A longtime Newport Beach Aviation Committee member has resigned after having a verbal exchange with a resident minutes before the resident suffered a medical emergency in the committee meeting room.
Jim Dunlap submitted his resignation to City Councilman Jeff Herdman on Wednesday, two days after the Aviation Committee meeting that ended suddenly when the resident was stricken. Herdman had selected Dunlap as his district appointee to the 15-member committee.
“I agree that my membership on the committee would be counterproductive,” Dunlap wrote in his resignation email.
His note did not elaborate, and he did not respond to a request for further comment.
Herdman, who chairs the Aviation Committee, reached out to Dunlap the morning after Tuesday’s City Council meeting, in which the council approved Dunlap’s application to remain on the panel. He had applied in April and the appointments were scheduled last week.
Herdman told Dunlap in an email that there had been much talk since Monday’s committee meeting about his comments and that people “are concerned that you may be counterproductive to the mission that the city is on regarding JWA [John Wayne Airport] and its effect on the quality of life for the people of Newport Beach.”
“Know that I do not join these people, Jim, in this way of thinking about you, but there is nothing I can do to change their minds,” Herdman added.
Dunlap, a retired airline pilot who had been on the committee since 2006, pushed back Monday on public outcry over proposed changes to general aviation infrastructure at John Wayne Airport, and the resident responded with criticism about airport noise.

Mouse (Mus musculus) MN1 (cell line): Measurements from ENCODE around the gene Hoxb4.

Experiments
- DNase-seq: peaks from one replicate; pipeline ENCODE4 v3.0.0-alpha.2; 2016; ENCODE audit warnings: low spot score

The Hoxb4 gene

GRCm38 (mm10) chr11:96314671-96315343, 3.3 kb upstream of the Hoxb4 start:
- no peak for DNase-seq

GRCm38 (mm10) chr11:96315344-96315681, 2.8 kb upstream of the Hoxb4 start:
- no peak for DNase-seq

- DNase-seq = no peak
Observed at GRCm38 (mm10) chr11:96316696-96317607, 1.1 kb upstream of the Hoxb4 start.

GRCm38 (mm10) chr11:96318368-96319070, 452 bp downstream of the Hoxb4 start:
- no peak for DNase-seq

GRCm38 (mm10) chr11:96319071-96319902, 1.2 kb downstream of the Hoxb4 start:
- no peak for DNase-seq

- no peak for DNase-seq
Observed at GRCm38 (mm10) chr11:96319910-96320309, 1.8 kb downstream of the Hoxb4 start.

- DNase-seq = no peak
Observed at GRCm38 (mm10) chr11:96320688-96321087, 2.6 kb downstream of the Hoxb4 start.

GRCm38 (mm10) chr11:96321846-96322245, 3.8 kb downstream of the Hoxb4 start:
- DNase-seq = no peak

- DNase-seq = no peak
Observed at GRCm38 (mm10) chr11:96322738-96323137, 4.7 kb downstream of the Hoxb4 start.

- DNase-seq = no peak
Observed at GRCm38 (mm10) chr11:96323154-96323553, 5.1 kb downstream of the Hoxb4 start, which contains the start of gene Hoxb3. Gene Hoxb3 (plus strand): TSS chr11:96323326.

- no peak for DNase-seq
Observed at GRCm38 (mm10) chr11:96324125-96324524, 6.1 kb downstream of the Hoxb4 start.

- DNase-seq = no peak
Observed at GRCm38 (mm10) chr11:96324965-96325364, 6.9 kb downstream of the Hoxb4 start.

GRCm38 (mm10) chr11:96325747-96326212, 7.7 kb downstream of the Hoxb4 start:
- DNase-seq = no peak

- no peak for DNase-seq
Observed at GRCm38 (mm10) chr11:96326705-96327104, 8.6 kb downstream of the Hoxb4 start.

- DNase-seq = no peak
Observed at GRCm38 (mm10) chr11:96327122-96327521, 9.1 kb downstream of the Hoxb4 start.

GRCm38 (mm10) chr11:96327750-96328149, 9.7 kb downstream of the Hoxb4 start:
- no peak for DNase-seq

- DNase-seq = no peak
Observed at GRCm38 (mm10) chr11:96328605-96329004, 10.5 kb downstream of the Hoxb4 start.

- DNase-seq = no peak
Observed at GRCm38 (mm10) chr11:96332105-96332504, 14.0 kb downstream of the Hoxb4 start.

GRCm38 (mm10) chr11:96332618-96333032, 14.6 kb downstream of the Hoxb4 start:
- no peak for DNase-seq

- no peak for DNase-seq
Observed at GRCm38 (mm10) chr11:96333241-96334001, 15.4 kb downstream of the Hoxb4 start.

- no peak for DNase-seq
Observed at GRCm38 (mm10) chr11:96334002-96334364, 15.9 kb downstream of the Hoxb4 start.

The general aviation plan — which could include the addition of a terminal for private jets — has brought a groundswell of opposition in Newport Beach, and Newport residents — especially those who live under the airport’s departure path — have long been critical of airport operations and noise.
Resident Jim Mosher, who was at Monday’s Aviation Committee meeting, said Dunlap was upset by the tumult over general aviation and said some opponents of the plan were spreading misinformation and not wanting to consider information contrary to their beliefs.
He singled out “Stop JWA expansion” yard signs that have popped up around town, saying proposed changes to general aviation would not involve expansion, Mosher said.
The resident, whose identity has not been confirmed, said he was responsible for posting some of the yard signs, and he challenged Dunlap’s assertions. After he finished his comments, three other people in the audience told Dunlap he was “condescending,” Mosher said.
The meeting was interrupted when audience members called out that the man was in physical distress. First responders arrived and the man is expected to recover, a city spokeswoman said.
Dunlap’s aviation background includes a stint as a military pilot and a 32-year career as a commercial pilot with Western and Delta airlines. He also has served with the Airport Working Group of Orange County, a local advocacy organization.
In his resignation letter, he said he didn’t know how the city should proceed with the airport issue given that aviation issues fall under the federal government’s control.
“I do know there is no consensus in the county, or for that matter, the city on whether JWA is an asset or a liability,” Dunlap wrote. “It’s a problem I don’t think Solomon could solve.”